Gallup Poll Shows 70% of Americans Think Cannabis Should Be Legal

A new Gallup poll published on November 8 showed that opinions on legalization are at an all-time high in the U.S. An estimated 68% of Americans, or seven out of every 10 individuals, said “yes” to the poll questions, “Do you think the use of marijuana should be legal, or not?” Only 29% believe that cannabis should not be legal, and 1% said they were unsure.

Gallup began asking Americans about cannabis legalization back in 1969, when only 12% of Americans supported the idea. Pro-cannabis opinions reached a milestone with 58% in favor of legalization back in 2013, which was shortly after Colorado and Washington State legalized cannabis. In 2014, the favor percentage decreased slightly to 51%, and then steadily increased back to 59% in 2015, followed by 60% in 2016, 64% in 2017, 66% in 2018, 64% in 2019, 68% in 2020, 2021, and 2022, and finally jumping to 70% in 2023.

Gallup surveyed 1,009 participants between Oct. 2-23, 2023 and noted that in regard to ideologies, a majority of people support cannabis legalization, including 91% self-identified liberals, 73% moderates, and 52% conservatives. As far as political parties go, 87% of Democrats, 70% of independents, and 55% of Republicans support legalization.

Increased support is still seen in younger ages as well, with 79% of 18- to 34-year-olds in support, with 71% of 31- to 35-year-olds, and 64% with people over 55.

Among men and women genders, 72% of men and 68% of women support legalization. The race/ethnicity categories were also only split into two representations: 1. People of color, and 2. Non-Hispanic white adults. The former showed 72% support for legalization, while the latter reflected 69%.

Among participants, those who have attended “some college” represented the highest percentage of support for legalization at 73%, followed by an equal number of people who either had no college education or a postgraduate degree at 70%, and “college graduates only” at 66%.

“There are no significant differences in support by gender, race or education,” the poll stated. “While most of the regional differences seen this year are also not statistically significant, the lower support for legalization in the East than in the West and Midwest is consistent with the recent trend.”

Gallup authors stated that cannabis is more popular and mainstream than ever. “The nation has reached a broad consensus on legalizing marijuana, with a full seven in 10 now supportive,” the poll stated in its conclusion. “Not only do most U.S. adults favor it, but so do majorities of all major political and ideological subgroups.”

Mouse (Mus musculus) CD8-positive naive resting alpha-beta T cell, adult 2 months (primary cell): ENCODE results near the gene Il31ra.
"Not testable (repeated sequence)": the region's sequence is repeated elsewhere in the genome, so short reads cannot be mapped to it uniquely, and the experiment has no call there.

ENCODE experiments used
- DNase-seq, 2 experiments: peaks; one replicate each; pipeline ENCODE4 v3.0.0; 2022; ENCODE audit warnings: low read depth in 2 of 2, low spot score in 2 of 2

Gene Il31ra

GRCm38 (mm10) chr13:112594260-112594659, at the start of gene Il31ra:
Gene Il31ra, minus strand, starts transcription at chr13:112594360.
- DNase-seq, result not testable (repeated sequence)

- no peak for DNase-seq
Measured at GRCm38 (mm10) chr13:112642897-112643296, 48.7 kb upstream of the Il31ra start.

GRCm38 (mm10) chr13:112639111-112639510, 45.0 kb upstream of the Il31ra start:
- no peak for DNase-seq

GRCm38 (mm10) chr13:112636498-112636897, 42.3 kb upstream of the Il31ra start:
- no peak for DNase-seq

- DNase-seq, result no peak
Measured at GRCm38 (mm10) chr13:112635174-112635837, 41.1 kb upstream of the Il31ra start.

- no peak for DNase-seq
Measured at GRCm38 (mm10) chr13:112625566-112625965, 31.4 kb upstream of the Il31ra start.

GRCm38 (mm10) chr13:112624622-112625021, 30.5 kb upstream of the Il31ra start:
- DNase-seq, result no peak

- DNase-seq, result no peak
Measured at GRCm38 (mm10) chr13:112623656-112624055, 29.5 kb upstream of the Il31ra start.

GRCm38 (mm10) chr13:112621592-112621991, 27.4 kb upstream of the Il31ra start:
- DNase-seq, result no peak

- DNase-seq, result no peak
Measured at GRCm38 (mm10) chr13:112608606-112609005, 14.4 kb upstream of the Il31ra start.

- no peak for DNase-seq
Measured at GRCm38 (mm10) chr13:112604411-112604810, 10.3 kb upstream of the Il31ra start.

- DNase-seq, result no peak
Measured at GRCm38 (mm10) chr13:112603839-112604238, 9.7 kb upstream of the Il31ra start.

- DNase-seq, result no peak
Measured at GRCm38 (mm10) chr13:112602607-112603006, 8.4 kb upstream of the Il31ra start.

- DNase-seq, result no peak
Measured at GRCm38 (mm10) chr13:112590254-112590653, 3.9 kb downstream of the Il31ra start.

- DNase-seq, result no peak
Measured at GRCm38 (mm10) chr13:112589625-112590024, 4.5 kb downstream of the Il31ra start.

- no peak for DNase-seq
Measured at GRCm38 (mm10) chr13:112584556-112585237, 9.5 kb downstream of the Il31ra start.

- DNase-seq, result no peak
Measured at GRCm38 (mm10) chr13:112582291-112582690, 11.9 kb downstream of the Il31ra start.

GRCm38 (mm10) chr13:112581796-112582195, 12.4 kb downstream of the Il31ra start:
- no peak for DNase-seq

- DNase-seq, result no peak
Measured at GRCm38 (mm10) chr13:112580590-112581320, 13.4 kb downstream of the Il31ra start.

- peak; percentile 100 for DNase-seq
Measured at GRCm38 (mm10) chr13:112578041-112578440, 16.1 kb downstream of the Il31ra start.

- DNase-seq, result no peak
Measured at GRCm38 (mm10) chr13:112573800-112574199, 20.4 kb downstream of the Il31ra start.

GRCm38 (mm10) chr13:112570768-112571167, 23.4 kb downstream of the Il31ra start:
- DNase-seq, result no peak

Authors added that even though opposition remains, it does appear to be powerful enough to sway the public’s opinion on cannabis. “Although some health organizations and political commentators have raised concerns about the medical risks of marijuana, this hasn’t blunted the public’s desire for legalization thus far,” Gallup wrote. “For now, the high level of support among younger adults suggests national backing will only expand in the years ahead, likely resulting in more states, and perhaps the federal government, moving to legalize it.”

In August, Gallup released the results of another poll, called the Gallup Consumption Habits survey, which was conducted between July 3-27 and found that 50% of Americans have “have tried cannabis.”

Additionally, participants were asked if they “smoke” cannabis, to which only 17% replied yes. This particular question has only been asked since 2013, and answers began at just 7%, followed by 11% in 2015, 13% in 2016, 12% in 2017, 12% in 2019 and 2021, and 16% in 2022. 

“While essentially unchanged from the 49% and 48% readings in 2021 and 2022, respectively, the new figure is statistically higher than the 45% in 2017 and 2019 who said they had tried marijuana,” Gallup authors wrote. “In answer to a separate question intended to measure current behavior, about one in six Americans (17%) say they ‘smoke marijuana.’ This is also a new high in Gallup’s trend since 2003, albeit similar to the 16% recorded a year ago.”

One of the more significant differences in opinion with that poll lies in the political parties, where 57% of Democrats and 52% of independents said they have smoked cannabis, but only 39% Republicans said they have previously smoked. The first time Gallup asked this question was in 2013, to which only 7% of Americans said that they have smoked cannabis.

Other cannabis-focused surveys also reflect the growth in positive cannabis opinions. In late October, the results from a survey conducted by cannabis wellness company EO Care showed that 18% of participants have used cannabis for health reasons within the past year, 19% consume cannabis recreationally, and 14% use it for both medical and recreational purposes.

Another study published in the medical journal Psychedelic Medicine showed a significant increase in acceptance for psychedelics. “Our data reveal a striking positive shift in attitudes toward the therapeutic potential of hallucinogens among American psychiatrists since 2016, with a majority of responding psychiatrists planning to incorporate hallucinogen-assisted therapy into their practice if regulatory approval is granted,” researchers wrote.

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